Anna Karenina, or the Wicked Woman

I went to see Anna Karenina in the Abbey Theatre last night. As I expected, it was a stunning play. The scenes were lighting swift, the snow was copious, the actors were beautiful. And every male character in it was an entitled prick.

anna-karenina

In case you didn’t know, the story is billed as “The impact of one woman’s decision” and revolves around Count Vronsky pursuing the beautiful Anna Karenina who he saw once at a train station. She is married with a son she adores and  she ignores Vronsky. But he chases her for a year, and eventually she gives in. He is ecstatic, she becomes a miserable social outcast. Eventually she throws herself in front of a train and everyone lives happily ever after.

It’s all about Anna and her bad decision ruining everyone’s life.

But no one is talking about Vronksy abandoning the girl he was about to propose to to chase after a woman who is not interested in an affair. Every second word out of Anna’s mouth is about her son. That doesn’t stop Vronsky chasing her, because she’s beautiful. That’s enough to justify his behaviour, right? Boys will be boys. He ignores her protests because he’s so in love with her, and even when she succumbs and becomes his mistress, he still ignores anything she says. She tells him she’s afraid of her husband who is violent, and he tells her she’s wrong.

Eventually, he starts courting the Tsar’s grand niece, and his charming mother comes to tell Anna that she’s in the way and suggest that she throw herself in front of a train. So handy, those new trains.

As soon as Anna is dead, everyone else goes on with their lives.

Vronsky is clearly no prince.

Neither is Karerin, Anna’s husband, who tells Anna that if she sees Vronsky again, she will never see her son. He does own all her children, so he can do that.

Her brother Stiva starts the story by getting caught screwing the governess, and can’t understand why his wife wants to leave him, so Anna is called in to talk deluded Dolly around. Did I mention that Stiva screws anything in a skirt and is squandering Dolly’s fortune as fast as he can?

I had some sympathy for Konsta, who seemed like a shy culchie type, until he produced his diaries which revealed that he is fucking all his serfs (slaves) and has had babies by thirteen of them. But they don’t count, it’s all about how heartless seventeen year old Kitty is by rejecting him. How dare she have a choice?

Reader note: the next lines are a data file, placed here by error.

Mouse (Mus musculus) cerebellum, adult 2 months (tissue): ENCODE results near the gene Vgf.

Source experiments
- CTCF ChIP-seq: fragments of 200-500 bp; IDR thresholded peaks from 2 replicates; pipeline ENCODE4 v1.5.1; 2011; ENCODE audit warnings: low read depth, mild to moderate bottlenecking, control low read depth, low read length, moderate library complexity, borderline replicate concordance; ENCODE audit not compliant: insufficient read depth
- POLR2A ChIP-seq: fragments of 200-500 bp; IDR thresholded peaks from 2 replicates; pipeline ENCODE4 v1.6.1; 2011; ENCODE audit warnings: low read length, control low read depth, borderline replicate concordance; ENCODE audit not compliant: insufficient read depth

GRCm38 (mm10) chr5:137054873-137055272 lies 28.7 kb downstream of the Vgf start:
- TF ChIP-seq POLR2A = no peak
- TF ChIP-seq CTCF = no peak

But no one says a word about the behaviour, ethics or morals of the men. It’s all about Anna’s fall from grace.

There were some wonderful moments in the play. I loved the doctor telling a labouring Kitty to “Push as if you were trying to shit a turnip.” But I couldn’t help noticing that every woman who had sex, even if it was sanctified by the marriage bed, ended up almost dying as she gave birth. Or had to pay for her sin by watching her children die.

Except evil Anna, of course, who had done the unthinkable and learned about contraception.

Anna Karenina is fresh in my mind because I’ve just seen it, but it’s the same pattern in stories and plays all over the world. Men can do whatever it takes to seduce their chosen mate and it’s all good, but as soon as she falls, she’s the evil temptress, unless he is good enough to marry her. Otherwise she should die.

Of course, if she resists him, then she’s clearly evil because she doesn’t care that his balls will turn blue and fall off, so she deserves to die.

Tolstoy wrote Anna Karenina in 1873. Things are different now. Except they are not.

Love Actually is more of the same. It’s all about what the men want, and any woman who gets ideas or has anything to say ends up dead. One of the love objects in the film literally doesn’t get to speak, but that’s okay. The best women are silent.

Advertisements

About Eileen Gormley

Writer
This entry was posted in Birth, Books, equality, Feminism, reviews and tagged , , , . Bookmark the permalink.

Leave a Reply

Fill in your details below or click an icon to log in:

WordPress.com Logo

You are commenting using your WordPress.com account. Log Out / Change )

Twitter picture

You are commenting using your Twitter account. Log Out / Change )

Facebook photo

You are commenting using your Facebook account. Log Out / Change )

Google+ photo

You are commenting using your Google+ account. Log Out / Change )

Connecting to %s